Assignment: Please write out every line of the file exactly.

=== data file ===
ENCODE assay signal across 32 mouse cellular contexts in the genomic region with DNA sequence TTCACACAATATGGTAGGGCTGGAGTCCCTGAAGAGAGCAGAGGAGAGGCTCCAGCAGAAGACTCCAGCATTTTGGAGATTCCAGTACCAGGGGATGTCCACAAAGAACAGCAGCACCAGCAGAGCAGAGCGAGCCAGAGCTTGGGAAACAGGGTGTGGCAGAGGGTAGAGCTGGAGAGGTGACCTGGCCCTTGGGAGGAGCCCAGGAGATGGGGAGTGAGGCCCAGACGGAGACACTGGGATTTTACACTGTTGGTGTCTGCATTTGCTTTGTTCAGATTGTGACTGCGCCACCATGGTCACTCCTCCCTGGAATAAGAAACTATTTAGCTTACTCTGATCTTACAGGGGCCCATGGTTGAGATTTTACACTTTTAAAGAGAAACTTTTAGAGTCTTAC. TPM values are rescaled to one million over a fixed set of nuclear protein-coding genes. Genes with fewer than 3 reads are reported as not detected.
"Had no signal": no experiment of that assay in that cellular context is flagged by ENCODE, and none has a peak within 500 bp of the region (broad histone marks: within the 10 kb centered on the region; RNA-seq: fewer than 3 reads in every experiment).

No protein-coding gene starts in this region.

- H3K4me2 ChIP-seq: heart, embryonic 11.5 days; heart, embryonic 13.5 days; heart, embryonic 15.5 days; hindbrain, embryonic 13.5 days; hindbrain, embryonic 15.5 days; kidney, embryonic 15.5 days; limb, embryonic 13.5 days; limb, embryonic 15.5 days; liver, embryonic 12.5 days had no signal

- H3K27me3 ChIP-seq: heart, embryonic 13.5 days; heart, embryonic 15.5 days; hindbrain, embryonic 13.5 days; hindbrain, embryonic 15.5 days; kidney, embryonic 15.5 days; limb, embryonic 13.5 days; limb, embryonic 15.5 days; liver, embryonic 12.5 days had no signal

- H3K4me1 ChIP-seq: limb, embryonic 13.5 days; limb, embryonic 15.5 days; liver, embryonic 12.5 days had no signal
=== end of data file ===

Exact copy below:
ENCODE assay signal across 32 mouse cellular contexts in the genomic region with DNA sequence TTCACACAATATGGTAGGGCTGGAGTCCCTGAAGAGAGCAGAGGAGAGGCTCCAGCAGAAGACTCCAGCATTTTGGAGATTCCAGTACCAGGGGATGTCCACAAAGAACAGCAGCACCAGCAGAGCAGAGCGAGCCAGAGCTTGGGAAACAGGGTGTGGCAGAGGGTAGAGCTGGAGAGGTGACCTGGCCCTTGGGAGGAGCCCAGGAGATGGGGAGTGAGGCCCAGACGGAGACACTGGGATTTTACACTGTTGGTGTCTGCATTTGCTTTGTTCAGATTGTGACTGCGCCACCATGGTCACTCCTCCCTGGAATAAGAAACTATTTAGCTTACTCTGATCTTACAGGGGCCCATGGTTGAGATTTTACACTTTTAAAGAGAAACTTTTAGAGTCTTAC. TPM values are rescaled to one million over a fixed set of nuclear protein-coding genes. Genes with fewer than 3 reads are reported as not detected.
"Had no signal": no experiment of that assay in that cellular context is flagged by ENCODE, and none has a peak within 500 bp of the region (broad histone marks: within the 10 kb centered on the region; RNA-seq: fewer than 3 reads in every experiment).

No protein-coding gene starts in this region.

- H3K4me2 ChIP-seq: heart, embryonic 11.5 days; heart, embryonic 13.5 days; heart, embryonic 15.5 days; hindbrain, embryonic 13.5 days; hindbrain, embryonic 15.5 days; kidney, embryonic 15.5 days; limb, embryonic 13.5 days; limb, embryonic 15.5 days; liver, embryonic 12.5 days had no signal

- H3K27me3 ChIP-seq: heart, embryonic 13.5 days; heart, embryonic 15.5 days; hindbrain, embryonic 13.5 days; hindbrain, embryonic 15.5 days; kidney, embryonic 15.5 days; limb, embryonic 13.5 days; limb, embryonic 15.5 days; liver, embryonic 12.5 days had no signal

- H3K4me1 ChIP-seq: limb, embryonic 13.5 days; limb, embryonic 15.5 days; liver, embryonic 12.5 days had no signal